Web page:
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Suspected chlorine gas attack forces "furry" convention to evacuate

Investigators believe that someone placed chlorine powder in a stairwell deliberately at a hotel hosting a convention full of fans dressed as cartoon animals.  19 were admitted to the hospital.

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    Convention-goers evacuate after chlorine gas disrupted a "furry" convention in suburban Chicago.
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Chlorine gas sickened several people and forced the evacuation of thousands of guests from a suburban Chicago hotel early Sunday, including many dressed in cartoonish animal costumes for an annual furries convention who were ushered across the street to a convention center that was hosting a dog show.

Nineteen people who became nauseous or dizzy were treated at local hospitals, and at least 18 were released shortly thereafter.

The source of the gas was apparently chlorine powder left in a 9th-floor stairwell at the Hyatt Regency O'Hare, according to the Rosemont Public Safety Department. Investigators believe the gas was created intentionally and are treating it as a criminal matter.

The hotel is hosting the 2014 Midwest FurFest convention, also called "Anthrocon," where attendees celebrate animals that are anthropomorphic — meaning they've been given human characteristics — through art, literature and performance. Many of the attendees, who refer to themselves as "furries," wore cartoonish animal outfits.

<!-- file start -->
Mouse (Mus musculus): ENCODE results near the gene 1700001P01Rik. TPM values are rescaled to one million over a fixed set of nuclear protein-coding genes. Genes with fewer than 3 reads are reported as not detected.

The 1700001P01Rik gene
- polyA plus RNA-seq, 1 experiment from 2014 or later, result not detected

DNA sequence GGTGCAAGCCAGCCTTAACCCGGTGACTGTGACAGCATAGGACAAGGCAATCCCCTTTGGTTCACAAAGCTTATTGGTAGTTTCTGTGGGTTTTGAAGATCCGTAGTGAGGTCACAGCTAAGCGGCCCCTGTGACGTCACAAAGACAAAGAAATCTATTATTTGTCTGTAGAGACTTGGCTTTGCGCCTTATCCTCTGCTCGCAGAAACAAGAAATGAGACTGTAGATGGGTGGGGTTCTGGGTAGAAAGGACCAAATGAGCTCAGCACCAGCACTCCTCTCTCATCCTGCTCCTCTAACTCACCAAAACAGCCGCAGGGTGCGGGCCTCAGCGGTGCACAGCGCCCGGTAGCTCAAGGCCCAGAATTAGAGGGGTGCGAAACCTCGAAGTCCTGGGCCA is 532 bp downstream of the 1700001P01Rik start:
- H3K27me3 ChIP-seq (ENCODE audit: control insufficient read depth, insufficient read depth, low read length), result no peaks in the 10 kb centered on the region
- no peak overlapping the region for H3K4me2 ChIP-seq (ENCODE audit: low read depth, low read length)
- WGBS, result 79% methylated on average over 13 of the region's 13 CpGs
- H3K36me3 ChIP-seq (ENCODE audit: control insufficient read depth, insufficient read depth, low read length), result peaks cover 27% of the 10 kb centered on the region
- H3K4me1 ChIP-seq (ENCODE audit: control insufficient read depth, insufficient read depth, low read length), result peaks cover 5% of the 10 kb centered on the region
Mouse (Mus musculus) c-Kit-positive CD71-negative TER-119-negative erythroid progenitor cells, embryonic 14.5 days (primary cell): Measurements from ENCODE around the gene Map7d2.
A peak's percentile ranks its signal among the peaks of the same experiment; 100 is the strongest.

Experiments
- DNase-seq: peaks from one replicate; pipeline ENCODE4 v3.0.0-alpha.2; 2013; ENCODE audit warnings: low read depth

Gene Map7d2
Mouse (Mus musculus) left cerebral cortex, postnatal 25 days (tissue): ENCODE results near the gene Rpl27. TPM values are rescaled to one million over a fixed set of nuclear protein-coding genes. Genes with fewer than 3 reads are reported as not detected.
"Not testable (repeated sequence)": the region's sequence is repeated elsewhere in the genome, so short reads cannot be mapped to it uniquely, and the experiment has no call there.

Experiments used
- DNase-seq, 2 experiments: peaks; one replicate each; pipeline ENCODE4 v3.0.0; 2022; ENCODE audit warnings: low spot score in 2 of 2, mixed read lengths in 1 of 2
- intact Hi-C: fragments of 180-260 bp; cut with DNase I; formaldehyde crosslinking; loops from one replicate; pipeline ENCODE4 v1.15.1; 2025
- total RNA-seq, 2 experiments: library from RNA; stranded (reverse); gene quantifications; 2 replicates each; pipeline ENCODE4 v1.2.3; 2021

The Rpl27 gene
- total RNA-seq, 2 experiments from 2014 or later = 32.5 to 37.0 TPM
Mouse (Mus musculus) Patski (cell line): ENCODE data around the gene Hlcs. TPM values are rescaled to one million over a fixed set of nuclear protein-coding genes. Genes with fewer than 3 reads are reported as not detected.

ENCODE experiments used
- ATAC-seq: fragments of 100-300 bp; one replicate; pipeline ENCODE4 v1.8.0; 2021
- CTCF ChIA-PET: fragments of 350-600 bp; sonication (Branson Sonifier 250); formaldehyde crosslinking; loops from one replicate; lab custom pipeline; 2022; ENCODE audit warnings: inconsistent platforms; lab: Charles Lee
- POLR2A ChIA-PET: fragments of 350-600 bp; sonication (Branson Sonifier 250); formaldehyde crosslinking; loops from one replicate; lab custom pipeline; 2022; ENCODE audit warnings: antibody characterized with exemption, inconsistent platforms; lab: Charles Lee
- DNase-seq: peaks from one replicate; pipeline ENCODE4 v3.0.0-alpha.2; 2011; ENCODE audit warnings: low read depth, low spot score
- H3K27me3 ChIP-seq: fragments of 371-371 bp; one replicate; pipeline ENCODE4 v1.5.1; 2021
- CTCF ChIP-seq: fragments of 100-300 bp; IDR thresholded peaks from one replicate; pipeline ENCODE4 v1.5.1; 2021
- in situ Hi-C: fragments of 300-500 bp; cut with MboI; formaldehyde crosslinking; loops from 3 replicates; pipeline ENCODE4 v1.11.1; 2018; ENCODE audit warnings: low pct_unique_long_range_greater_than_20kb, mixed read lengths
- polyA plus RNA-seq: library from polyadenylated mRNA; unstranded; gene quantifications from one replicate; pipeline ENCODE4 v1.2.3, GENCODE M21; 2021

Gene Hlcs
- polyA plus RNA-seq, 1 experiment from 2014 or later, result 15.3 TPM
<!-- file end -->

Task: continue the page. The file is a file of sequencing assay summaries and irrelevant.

They said they come for fun, but also for the spiritual and artistic aspects of the convention, during which they celebrate animal characters from movies, TV shows, comic books, video games and characters they create themselves. Anthrocon conventions typically draw thousands of participants from around the world, many dressed in costumes that they say can cost as much as $3,000.

Guests were allowed to return a few hours later after the hotel had been decontaminated, and by mid-morning the furries were pouring back into the hotel for more activities, chat with each other and make their way to a outdoor courtyard where they took part in a group exercise session, with foxes, dragons and other characters getting an aerobic workout.

"We ask you to continue to be patient, and remember that the volunteers who make Midwest FurFest happen intend to give 110 percent to make sure that the fun, friendship, and good times ... overshadow last night's unfortunate incident," organizers said in a statement posted on the group's website. Organizers declined to discuss the matter in person.

Pieter Van Hiel, a 40-year-old technical writer from Hamilton, Canada, said the conventions are about having fun with people who enjoy the same hobby.

"This is intense weekend of socialization. It's kind of weird, but it's not weird here," said Van Hiel, who said he writes role-playing games for animals. He laughed as he described being herded out of the hotel and across the street to the Donald E. Stephens Convention Center: "There was a dog-grooming trade show going on and in walk all these people dressed like dogs and foxes."

The conventions includes displays and vendors, an artists' show, cartoon and character-related presentations, dances and live performances, and draw artists, puppeteers, costume makers, writers and just plain fans.

"Everyone is from a different background," said Michael Lynch, a 25-year-old computer technician from Madison, Wisconsin. "Nobody judges anybody. It's nice to come to a place like that."

Dressed head-to-toe in a fox outfit, 35-year-old forklift operator Frederic Cesbron, of France, wanted to make one thing clear: "Nobody uses real fur."

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